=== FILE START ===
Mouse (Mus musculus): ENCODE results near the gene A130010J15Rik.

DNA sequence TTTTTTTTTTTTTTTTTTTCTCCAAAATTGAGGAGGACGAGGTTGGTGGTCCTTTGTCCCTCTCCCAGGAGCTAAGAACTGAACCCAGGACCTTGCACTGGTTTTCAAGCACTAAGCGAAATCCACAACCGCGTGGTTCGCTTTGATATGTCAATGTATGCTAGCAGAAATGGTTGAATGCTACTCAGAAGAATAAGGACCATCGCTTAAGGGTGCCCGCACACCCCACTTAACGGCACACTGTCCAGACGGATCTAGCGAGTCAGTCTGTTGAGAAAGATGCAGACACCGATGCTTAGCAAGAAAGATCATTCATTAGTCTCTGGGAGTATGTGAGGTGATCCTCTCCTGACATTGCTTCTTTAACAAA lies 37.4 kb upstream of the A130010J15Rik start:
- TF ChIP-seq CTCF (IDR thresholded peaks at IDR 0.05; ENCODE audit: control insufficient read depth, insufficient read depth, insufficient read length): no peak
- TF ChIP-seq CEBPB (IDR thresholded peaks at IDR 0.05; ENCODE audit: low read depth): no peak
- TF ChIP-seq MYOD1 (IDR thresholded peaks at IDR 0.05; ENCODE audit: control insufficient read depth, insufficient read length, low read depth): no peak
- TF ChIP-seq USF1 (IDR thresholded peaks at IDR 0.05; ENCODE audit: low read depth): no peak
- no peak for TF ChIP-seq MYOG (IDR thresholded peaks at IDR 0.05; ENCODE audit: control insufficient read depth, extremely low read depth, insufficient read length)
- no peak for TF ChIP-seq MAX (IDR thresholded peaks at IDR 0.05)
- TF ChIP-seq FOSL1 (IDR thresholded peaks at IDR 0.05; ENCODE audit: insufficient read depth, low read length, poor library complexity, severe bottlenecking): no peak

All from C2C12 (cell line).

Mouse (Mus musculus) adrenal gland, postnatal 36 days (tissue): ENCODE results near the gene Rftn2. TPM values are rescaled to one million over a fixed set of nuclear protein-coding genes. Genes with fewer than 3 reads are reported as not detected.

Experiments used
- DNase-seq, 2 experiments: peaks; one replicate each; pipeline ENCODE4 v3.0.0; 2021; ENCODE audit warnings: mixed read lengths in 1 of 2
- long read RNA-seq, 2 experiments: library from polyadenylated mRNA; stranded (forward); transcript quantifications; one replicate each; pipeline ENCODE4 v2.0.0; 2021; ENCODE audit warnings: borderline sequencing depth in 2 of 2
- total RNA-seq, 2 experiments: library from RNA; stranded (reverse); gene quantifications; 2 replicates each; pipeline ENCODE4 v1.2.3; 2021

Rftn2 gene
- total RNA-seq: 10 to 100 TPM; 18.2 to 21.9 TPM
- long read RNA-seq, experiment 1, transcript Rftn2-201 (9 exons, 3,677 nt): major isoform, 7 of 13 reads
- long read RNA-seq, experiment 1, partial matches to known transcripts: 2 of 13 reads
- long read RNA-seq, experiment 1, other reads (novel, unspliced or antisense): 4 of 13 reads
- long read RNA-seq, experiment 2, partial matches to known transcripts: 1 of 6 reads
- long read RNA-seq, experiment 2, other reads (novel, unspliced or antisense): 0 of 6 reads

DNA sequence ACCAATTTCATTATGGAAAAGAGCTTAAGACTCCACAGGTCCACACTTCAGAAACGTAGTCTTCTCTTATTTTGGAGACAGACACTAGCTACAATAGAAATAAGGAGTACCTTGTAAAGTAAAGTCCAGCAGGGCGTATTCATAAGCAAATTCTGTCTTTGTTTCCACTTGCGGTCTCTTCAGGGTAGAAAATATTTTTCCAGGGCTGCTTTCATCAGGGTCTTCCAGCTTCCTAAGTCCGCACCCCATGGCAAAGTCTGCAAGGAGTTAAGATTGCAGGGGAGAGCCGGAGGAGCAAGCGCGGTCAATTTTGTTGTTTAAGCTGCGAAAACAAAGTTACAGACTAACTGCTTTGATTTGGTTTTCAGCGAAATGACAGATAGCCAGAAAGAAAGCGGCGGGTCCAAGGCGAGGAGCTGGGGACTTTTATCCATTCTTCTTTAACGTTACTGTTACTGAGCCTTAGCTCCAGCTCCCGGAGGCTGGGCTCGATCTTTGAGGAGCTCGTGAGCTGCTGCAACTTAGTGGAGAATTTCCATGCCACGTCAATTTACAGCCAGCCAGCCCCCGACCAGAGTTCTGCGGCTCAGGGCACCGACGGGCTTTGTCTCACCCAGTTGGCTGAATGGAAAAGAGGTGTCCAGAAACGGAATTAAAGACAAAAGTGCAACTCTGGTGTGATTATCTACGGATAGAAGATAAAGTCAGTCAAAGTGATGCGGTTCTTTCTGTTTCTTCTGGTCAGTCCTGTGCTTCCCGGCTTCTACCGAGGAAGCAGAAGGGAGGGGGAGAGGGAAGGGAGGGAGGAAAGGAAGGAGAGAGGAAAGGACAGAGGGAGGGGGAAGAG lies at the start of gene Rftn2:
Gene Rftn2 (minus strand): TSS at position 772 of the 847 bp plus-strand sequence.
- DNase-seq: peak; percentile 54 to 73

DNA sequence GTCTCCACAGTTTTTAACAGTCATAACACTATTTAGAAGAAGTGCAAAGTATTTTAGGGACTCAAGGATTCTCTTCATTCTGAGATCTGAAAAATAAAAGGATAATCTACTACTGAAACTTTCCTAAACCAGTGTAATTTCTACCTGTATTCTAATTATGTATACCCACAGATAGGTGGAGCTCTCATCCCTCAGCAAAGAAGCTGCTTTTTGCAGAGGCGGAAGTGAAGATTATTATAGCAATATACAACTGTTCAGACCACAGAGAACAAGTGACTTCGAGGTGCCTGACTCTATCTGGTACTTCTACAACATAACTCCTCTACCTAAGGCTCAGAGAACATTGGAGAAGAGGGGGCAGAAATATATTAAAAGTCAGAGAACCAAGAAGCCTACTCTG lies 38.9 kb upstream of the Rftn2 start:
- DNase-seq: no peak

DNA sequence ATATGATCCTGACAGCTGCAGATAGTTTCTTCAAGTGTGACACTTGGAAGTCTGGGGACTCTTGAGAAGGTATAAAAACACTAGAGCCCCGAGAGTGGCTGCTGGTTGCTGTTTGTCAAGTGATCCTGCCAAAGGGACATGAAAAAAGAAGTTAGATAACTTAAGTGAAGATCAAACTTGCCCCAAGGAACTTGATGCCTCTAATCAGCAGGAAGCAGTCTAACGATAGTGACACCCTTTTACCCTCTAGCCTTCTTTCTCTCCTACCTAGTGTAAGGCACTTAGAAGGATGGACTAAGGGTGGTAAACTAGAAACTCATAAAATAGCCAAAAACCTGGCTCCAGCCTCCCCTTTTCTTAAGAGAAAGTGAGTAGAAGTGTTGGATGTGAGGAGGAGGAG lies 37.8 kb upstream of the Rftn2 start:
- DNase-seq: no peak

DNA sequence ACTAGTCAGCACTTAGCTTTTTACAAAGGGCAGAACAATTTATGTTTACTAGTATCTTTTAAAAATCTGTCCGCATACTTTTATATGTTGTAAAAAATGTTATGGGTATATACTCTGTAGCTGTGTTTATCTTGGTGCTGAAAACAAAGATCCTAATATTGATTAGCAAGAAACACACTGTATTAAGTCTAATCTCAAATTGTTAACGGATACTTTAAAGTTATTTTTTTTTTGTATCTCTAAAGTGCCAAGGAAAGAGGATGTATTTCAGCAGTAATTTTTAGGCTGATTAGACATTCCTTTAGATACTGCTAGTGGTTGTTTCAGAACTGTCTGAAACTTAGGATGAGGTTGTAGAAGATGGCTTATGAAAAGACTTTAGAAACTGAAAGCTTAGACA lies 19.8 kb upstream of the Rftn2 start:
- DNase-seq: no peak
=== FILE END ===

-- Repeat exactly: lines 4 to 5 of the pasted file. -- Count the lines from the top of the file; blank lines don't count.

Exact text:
- TF ChIP-seq CEBPB (IDR thresholded peaks at IDR 0.05; ENCODE audit: low read depth): no peak
- TF ChIP-seq MYOD1 (IDR thresholded peaks at IDR 0.05; ENCODE audit: control insufficient read depth, insufficient read length, low read depth): no peak